A Long Way Down is director Pascal Chaumell’s screen adaptation of the best-selling novel by Nick Hornby, who is best-known as the author of About a Boy and High Fidelity.
A black comedy with themes of grief, suicide and friendship, it is being screened here as part of the British Film Festival.
When the cast includes Toni Collette, you expect a film to be good. A Long Way Down also stars Pierce Brosnan, Imogen Poots and Aaron Paul (Breaking Bad), with minor roles played by Rosamunde Pike (About a Girl) and Sam Neill.
An unlikely group of strangers find themselves on the rooftop of a tall building on New Year’s Eve, each surprised to find they have chosen the same fate. It is an awkward moment which ends in the group making a pact to wait at least till Valentine’s Day before taking the leap.
The plot takes some interesting twists and turns as they discover more about each other’s lives and the source of each individual’s unhappiness. The group – a former television personality (Brosnan), a single parent of a severely disabled son (Collette), a pizza delivery person (Paul) and the rebellious daughter of a politician (Poots) – all end up on holiday together.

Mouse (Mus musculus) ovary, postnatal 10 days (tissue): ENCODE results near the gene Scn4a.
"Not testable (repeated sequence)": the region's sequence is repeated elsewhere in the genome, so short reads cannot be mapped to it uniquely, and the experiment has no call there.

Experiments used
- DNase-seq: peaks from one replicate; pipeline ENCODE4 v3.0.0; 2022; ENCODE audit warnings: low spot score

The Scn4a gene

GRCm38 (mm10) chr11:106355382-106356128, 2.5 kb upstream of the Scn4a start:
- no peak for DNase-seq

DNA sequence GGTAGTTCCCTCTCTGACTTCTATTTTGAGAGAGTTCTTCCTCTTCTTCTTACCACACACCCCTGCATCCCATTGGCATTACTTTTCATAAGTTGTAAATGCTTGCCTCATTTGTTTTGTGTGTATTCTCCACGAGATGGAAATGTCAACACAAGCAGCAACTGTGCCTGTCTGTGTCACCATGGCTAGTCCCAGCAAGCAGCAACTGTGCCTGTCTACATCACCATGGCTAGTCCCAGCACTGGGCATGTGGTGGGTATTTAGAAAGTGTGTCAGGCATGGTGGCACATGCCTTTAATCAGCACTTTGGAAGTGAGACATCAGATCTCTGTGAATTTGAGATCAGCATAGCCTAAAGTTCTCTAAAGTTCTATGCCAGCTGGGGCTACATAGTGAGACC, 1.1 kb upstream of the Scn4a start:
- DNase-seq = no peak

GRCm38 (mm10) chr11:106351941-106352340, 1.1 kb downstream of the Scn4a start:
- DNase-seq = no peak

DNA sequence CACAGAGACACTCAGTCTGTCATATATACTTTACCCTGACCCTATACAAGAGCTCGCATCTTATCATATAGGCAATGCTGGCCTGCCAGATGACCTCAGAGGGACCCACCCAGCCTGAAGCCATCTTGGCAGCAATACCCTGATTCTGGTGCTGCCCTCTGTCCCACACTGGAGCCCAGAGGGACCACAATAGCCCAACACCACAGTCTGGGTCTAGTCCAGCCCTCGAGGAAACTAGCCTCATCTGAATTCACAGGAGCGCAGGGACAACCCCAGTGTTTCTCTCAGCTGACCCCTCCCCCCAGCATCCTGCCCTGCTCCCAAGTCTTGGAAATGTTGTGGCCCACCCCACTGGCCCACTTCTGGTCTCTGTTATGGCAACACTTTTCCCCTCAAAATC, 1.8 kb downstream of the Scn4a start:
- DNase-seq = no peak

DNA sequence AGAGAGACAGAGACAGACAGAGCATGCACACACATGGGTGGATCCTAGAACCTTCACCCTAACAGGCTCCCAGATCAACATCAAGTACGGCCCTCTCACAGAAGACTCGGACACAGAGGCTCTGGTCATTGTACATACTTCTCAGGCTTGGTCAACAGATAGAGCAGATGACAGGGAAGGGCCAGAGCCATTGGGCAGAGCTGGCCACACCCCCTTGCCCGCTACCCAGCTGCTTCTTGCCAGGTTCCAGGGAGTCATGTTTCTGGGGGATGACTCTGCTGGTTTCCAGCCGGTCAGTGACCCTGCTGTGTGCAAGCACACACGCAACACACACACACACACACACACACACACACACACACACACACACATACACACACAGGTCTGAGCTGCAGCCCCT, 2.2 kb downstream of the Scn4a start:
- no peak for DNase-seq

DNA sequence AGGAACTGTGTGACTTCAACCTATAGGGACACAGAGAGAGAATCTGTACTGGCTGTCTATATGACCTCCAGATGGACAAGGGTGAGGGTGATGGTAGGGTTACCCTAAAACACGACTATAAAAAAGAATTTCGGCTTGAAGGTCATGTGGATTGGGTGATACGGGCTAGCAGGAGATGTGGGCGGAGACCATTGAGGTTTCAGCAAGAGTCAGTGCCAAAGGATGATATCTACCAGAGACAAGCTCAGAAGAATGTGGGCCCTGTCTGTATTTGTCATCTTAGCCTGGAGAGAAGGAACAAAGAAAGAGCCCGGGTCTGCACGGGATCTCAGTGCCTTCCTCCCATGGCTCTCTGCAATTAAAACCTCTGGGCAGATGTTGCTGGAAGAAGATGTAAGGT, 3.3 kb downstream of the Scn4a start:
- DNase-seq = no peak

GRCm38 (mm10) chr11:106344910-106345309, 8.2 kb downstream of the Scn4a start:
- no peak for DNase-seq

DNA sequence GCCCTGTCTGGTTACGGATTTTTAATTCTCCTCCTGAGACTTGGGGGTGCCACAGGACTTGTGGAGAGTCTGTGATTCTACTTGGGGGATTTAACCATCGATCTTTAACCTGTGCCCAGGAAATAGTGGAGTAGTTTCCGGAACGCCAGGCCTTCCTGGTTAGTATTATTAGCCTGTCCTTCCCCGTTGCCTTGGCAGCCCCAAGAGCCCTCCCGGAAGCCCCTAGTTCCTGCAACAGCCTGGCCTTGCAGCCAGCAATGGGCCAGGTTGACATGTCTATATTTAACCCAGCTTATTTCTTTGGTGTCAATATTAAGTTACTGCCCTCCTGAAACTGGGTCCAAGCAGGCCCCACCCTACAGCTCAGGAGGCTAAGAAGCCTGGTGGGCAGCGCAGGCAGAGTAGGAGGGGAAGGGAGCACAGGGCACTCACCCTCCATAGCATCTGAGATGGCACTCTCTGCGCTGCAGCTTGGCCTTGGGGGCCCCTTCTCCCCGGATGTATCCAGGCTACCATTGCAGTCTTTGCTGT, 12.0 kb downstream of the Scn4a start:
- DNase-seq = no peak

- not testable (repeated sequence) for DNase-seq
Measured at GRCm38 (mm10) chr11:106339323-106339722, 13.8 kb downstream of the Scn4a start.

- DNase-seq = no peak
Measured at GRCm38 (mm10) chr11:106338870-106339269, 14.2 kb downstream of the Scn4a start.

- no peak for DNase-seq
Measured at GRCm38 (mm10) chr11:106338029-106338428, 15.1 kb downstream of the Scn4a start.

They find comfort in their shared hopelessness – and discover some home truths – before finding themselves back on the same rooftop the next Valentine’s Day.
A Long Way Down is touted as a black comedy, but the balance of dark and light isn’t quite right. The treatment of the suicide theme is a little too frivolous and there just aren’t enough laughs.
The film constantly hints at more, but I kept feeling disappointment as plot lines seemed to lead nowhere and none of the characters were explored more fully. Brosnan was Brosnan, Paul disappointed, Poots was cute and Collette didn’t offer much that was new, though she held it together.
I couldn’t wait for the film to end. Perhaps the problem was that Hugh Grant was missing.
A Long Way Down is screening at Palace Nova Eastend Cinema on November 7 and 13 as part of the British Film Festival, which runs until November 16.
Your support will help us continue the important work of InReview in publishing free professional journalism that celebrates, interrogates and amplifies arts and culture in South Australia.Donate Here